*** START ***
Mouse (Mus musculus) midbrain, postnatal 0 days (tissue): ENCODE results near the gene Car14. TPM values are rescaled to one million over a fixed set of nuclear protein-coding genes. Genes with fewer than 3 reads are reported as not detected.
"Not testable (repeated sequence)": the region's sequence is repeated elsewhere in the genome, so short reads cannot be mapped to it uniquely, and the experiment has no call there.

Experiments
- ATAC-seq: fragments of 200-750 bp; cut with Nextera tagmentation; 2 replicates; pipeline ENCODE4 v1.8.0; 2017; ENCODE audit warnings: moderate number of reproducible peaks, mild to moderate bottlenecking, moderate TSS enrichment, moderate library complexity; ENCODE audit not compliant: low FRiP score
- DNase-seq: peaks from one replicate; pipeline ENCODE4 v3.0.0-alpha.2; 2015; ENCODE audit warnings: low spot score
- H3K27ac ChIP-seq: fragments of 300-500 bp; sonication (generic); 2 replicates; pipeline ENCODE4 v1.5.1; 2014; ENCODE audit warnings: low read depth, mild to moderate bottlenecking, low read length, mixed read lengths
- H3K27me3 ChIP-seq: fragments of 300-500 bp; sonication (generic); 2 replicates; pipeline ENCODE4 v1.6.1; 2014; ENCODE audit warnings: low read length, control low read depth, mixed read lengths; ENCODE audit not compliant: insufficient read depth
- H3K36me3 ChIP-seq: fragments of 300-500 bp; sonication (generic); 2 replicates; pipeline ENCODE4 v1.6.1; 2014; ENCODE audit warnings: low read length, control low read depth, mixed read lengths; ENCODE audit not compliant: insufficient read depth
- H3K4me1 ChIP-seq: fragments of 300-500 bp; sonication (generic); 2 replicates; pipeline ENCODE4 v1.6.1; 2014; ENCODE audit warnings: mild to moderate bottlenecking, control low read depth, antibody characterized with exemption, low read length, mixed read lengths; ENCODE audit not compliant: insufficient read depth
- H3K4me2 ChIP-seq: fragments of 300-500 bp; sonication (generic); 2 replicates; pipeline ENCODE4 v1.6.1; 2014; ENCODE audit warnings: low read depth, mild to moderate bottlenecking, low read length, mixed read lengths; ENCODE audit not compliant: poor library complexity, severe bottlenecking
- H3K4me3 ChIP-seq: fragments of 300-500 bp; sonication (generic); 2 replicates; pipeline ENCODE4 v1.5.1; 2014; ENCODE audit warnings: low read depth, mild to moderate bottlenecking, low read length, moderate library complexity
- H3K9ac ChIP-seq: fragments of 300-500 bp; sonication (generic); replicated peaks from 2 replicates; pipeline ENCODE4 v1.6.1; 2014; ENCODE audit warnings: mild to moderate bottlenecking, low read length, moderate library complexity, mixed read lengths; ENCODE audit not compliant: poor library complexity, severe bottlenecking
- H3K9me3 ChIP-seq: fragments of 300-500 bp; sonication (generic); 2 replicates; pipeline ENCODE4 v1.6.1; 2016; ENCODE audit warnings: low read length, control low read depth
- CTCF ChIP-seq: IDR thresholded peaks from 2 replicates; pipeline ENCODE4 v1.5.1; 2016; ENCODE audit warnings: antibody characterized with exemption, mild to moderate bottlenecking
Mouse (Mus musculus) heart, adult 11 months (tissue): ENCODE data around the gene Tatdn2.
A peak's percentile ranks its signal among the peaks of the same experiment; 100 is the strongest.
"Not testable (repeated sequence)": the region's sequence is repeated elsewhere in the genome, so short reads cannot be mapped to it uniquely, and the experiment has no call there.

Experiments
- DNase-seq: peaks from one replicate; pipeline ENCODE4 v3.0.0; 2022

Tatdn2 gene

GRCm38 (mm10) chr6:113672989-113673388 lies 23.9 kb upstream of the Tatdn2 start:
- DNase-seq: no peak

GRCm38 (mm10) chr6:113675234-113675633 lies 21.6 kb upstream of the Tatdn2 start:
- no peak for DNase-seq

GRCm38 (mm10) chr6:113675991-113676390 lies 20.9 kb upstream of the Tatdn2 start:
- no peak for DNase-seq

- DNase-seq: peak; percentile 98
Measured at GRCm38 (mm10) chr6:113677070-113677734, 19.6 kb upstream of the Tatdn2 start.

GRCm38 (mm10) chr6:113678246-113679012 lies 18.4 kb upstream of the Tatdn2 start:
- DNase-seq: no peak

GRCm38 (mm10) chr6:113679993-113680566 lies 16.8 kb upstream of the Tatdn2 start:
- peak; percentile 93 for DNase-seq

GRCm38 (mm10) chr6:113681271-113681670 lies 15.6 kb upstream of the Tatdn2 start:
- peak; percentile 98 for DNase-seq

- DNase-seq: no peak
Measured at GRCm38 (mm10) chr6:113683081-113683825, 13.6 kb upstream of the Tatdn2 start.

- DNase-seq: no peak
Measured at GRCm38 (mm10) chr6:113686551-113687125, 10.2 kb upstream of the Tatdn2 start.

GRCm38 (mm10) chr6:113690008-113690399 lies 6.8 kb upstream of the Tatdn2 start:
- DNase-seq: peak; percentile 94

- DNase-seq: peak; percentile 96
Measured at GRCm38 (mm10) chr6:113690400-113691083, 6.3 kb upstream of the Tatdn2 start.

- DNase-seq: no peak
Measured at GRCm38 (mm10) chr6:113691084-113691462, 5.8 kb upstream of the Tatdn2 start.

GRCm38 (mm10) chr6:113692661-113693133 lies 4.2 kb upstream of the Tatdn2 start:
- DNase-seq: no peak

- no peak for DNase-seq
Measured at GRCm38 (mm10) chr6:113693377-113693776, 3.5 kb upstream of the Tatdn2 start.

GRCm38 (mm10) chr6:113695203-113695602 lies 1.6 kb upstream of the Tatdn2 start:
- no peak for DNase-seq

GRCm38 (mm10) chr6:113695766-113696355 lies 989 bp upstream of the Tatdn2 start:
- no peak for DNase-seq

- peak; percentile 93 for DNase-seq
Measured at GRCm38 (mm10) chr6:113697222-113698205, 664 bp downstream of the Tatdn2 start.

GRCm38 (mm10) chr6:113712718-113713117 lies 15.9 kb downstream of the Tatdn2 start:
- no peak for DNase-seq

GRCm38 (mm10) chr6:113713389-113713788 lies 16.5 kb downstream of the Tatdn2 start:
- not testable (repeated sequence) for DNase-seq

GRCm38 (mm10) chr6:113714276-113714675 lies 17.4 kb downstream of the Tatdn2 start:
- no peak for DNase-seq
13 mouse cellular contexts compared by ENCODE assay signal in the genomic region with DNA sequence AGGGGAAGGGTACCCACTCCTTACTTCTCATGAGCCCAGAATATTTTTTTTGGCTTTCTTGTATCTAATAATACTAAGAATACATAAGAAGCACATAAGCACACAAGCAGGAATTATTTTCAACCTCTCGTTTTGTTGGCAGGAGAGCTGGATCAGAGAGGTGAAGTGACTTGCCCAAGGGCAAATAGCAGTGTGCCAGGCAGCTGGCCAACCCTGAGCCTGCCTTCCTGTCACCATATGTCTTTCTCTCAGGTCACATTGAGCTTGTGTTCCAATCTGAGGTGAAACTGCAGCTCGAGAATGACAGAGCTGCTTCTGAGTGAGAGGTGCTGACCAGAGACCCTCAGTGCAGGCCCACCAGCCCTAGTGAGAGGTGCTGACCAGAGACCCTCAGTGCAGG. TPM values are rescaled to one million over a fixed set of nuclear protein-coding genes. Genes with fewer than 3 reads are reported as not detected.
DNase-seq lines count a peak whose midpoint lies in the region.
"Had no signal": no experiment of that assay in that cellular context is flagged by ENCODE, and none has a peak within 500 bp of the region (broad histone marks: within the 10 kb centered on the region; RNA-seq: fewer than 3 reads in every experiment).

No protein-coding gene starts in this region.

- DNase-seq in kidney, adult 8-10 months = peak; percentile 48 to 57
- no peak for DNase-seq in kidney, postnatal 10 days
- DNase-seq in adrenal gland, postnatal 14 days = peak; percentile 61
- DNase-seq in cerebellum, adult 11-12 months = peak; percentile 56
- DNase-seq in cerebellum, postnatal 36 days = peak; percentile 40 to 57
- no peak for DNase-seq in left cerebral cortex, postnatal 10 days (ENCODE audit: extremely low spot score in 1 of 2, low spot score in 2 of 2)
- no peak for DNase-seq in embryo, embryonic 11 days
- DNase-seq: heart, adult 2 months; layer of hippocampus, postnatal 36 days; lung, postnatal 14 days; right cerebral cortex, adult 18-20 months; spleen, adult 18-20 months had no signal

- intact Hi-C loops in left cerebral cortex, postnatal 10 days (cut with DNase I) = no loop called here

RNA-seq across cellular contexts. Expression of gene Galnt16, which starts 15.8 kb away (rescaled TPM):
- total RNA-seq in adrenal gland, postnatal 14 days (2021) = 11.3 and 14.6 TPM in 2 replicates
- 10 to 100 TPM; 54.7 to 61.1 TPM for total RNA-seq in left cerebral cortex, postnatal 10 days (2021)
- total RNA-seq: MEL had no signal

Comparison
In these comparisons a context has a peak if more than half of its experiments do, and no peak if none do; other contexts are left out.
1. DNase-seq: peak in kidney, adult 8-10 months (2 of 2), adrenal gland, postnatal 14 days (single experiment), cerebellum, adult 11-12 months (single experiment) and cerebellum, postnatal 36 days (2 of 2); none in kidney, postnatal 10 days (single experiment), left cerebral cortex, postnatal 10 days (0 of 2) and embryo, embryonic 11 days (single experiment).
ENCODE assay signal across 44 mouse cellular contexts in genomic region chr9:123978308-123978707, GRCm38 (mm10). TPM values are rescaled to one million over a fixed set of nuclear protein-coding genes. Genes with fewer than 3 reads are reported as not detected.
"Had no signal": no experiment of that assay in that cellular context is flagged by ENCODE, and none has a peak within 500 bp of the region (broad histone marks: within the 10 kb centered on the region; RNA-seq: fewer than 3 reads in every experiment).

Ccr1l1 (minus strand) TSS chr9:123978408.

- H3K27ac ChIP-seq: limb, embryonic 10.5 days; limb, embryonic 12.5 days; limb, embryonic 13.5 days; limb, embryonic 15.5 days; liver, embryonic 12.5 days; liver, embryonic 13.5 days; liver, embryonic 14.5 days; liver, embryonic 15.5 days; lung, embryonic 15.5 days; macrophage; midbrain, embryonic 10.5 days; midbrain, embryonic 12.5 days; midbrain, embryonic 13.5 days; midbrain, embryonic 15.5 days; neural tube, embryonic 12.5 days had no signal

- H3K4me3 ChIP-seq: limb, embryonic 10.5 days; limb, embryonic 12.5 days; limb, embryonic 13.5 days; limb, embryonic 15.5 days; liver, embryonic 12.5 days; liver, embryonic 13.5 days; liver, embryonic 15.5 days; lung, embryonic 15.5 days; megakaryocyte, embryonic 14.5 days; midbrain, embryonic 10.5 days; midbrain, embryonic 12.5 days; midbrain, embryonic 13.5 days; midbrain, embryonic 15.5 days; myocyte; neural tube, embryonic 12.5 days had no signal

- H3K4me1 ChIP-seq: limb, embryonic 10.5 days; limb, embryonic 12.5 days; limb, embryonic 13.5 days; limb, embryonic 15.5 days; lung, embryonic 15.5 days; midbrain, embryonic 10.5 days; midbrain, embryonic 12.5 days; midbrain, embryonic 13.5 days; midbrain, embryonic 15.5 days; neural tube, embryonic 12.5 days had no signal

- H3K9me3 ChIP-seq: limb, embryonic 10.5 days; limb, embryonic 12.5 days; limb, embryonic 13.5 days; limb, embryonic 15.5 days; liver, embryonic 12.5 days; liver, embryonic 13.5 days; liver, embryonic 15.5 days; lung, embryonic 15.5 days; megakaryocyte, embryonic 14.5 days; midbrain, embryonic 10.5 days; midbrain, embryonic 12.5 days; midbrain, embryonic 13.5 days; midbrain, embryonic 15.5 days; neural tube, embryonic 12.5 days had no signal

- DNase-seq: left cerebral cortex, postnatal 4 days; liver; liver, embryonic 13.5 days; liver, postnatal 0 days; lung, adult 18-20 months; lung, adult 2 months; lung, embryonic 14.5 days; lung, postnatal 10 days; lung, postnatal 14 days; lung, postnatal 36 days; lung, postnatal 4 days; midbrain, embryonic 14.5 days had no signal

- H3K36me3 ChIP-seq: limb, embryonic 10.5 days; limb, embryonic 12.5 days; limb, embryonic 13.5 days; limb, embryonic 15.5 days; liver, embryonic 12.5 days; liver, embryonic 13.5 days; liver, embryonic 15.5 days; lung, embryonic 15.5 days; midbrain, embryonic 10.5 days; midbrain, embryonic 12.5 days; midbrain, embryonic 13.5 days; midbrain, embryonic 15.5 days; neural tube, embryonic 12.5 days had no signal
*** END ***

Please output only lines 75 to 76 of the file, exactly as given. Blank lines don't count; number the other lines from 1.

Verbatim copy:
- total RNA-seq in adrenal gland, postnatal 14 days (2021) = 11.3 and 14.6 TPM in 2 replicates
- 10 to 100 TPM; 54.7 to 61.1 TPM for total RNA-seq in left cerebral cortex, postnatal 10 days (2021)